By Craig Funston
Let’s have a quick lesson on “articulation.” You may have never even heard the term before, and I’m fine with that. It’s a quality that I prize in others, and something that I personally pursue.
Articulation is the ability to express oneself well with words. This could come through writing or speaking, or better, both. It is the art of transmitting thoughts into words, words into sentences, and sentences into prose. One who is articulate communicates clearly and simply.
You might be generous enough to say that a certain county-famous columnist is quite articulate. (But then again, you might not. Just don’t confuse him with Maurice, Cousin Reggie, or Aunt Bob…please.)
The art of articulation is demanding one: dreams, ideas, and arguments that that are held inwardly must be expressed outwardly; they need to be presented in an intelligent (and intelligible) manner.
I get inspired listening to articulate people. And the inverse is true, too: I get really exasperated when I am talking with people who struggle with expressing themselves well (a working definition for “inarticulate.”).
Inarticulation (not an actual word, by the way, but I’m just trying to, well, express myself clearly) comes in at least two forms: slang and vulgarity. Slang is essentially a coded language for a community of the select, whereas vulgarity is off-colour and filthy.
To the best of our ability, then, we should all speak to each other in proper English. Not necessarily the queen’s English, either; she’s talks with a funny accent.
Limited reading skills, of course, are at the bottom of articulation challenges. I admit it is an over-simplification to say that one who reads well communicates well. But I stand on this premise: Reading will invariably lead to good grammar, spelling, vocabulary skills.
We tend to blame the day schools—a favourite whipping boy for many societal ills–for the growing crisis of inarticulation. Probably some truth there. And the home, what with its plethora of electronic gadgets, toys, and distractions, should assume some blame for our diminishing communication skills. School and homes can still be the seed plots for developing acceptable communication skills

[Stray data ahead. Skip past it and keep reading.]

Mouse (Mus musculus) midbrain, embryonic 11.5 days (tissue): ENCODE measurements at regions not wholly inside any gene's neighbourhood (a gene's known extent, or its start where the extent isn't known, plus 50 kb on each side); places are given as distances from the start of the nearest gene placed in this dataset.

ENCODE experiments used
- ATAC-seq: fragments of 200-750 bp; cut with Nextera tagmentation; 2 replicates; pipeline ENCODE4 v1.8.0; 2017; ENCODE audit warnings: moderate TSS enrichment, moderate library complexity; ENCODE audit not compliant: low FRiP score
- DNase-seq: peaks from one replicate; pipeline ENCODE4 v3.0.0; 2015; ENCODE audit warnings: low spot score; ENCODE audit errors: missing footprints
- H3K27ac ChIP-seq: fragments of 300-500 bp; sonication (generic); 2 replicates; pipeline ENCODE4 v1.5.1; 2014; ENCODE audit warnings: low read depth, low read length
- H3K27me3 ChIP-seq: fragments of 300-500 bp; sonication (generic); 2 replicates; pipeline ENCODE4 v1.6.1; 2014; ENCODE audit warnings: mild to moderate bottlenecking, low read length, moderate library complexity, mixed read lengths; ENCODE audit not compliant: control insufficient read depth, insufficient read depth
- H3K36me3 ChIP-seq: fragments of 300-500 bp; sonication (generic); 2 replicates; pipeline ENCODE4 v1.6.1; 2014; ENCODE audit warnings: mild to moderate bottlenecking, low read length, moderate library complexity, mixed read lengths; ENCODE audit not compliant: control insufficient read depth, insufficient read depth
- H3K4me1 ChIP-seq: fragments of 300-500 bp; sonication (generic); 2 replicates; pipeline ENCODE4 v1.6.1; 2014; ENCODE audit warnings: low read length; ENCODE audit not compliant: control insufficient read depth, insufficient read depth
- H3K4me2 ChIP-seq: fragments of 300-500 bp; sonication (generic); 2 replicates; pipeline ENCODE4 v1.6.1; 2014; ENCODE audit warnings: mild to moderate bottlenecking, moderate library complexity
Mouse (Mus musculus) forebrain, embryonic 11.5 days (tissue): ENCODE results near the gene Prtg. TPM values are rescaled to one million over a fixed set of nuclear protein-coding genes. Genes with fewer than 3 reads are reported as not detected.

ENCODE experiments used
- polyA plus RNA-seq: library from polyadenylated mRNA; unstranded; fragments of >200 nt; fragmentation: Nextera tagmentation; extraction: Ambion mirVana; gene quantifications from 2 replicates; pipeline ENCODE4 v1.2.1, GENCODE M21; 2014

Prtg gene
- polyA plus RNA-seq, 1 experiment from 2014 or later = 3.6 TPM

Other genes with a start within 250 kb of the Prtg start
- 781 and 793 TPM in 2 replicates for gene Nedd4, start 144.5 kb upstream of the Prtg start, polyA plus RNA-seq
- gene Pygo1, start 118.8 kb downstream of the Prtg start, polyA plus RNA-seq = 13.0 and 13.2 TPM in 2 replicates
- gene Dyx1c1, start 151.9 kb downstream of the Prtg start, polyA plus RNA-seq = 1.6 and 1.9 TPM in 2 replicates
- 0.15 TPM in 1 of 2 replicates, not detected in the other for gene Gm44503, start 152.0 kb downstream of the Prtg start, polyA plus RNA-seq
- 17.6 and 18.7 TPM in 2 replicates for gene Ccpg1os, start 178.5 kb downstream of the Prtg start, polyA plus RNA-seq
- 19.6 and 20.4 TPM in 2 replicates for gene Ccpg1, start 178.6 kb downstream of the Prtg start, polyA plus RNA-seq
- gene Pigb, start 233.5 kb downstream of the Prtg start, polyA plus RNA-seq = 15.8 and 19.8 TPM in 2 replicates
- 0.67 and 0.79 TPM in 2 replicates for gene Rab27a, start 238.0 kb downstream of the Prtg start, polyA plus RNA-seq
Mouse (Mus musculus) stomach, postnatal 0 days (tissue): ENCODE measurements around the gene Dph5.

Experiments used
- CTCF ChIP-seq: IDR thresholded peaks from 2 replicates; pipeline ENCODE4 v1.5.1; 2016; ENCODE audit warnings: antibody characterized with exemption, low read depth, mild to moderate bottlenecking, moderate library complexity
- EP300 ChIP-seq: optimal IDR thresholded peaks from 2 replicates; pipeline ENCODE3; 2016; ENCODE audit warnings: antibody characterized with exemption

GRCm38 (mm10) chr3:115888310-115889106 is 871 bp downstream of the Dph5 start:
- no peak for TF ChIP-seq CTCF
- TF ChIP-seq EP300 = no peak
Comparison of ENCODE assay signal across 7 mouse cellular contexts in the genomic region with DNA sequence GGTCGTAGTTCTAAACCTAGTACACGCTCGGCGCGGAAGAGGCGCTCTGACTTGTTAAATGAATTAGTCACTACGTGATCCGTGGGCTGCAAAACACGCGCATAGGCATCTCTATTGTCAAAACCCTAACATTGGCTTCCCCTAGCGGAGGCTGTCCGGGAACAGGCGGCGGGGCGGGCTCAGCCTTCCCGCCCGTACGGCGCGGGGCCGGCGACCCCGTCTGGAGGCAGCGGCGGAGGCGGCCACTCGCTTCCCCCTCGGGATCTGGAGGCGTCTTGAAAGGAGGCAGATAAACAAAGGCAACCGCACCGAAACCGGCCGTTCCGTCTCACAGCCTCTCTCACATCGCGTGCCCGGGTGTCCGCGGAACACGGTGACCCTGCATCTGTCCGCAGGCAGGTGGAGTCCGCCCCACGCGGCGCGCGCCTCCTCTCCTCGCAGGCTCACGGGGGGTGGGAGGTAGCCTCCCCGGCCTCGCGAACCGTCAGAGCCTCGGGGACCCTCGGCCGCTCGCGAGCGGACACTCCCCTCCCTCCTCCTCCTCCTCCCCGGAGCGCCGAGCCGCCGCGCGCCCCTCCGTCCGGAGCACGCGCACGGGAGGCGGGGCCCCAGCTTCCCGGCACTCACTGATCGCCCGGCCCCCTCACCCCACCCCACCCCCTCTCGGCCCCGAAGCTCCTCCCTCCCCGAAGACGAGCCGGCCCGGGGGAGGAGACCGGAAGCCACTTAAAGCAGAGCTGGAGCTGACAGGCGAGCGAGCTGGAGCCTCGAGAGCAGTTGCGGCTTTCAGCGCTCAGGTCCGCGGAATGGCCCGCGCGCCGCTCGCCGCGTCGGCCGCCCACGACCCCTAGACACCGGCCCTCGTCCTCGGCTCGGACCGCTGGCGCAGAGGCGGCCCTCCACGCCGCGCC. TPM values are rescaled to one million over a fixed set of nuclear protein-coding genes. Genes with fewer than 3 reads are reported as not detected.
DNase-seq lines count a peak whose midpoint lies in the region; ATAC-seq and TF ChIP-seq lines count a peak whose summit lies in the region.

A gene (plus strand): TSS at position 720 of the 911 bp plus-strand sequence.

Let me focus on where I think the seat of all basic training and education takes shape: a warm, accepting family lifestyle.
Remember the old-fashioned notion of eating together? And eating together means talking with (and to) each other, sharing thoughts, wishes, feelings and plans. Beyond the mealtime, there would be reading together (okay, bit of a stretch, but it’s still a good activity), and even playing games together –words games, in particular.
It’s through these family forums that thinking, communication, and vocabulary skills are honed. Having the freedom to talk through things, expressing one’s thoughts and feelings without screaming fits, are part of that process.
However, with the breakdown of the traditional family, or the pit-stop mentality of the family home, and the scourge of instant meals while eating alone, don’t help.
Need I add that the intrusive nature of X-box, Play Station, television, computers, and other electronic devices don’t help? Read that again, please: They have their place, I suppose, but they don’t need to be front and center in the home.
I am sensitive to the fact that there are a lot blended families, single-parent families, and other configurations of traditional family, believe me. So, whatever your family looks like, the above suggestions still apply.
Kids love to be read to on a regular basis. We found that with our own children (and now grandchildren) over the years. I’m sure that’s why our kids have such terrific vocabularies. Being read to often leads to a desire to read to oneself.
I have been shocked, then, to discover a new generation of kids in day school who were never read to when they were youngsters. And, you guessed it, they don’t like to read much on their own. And you guessed it again—man, you’re insightful!–they’re very articulate.
Reading allows them to hear the proper sequence of sentences, absorb good vocabulary, and create a thirst for reading on their own. That’s why getting the reading and writing basics down pat in the early years (at home and school) is so essential to better articulation skills.
So it’s all about reading. With so many options—books (hard copy and electronic), magazines, fiction and non-fiction, newspapers–the list is endless. That may even include the column of a county-famous writer…
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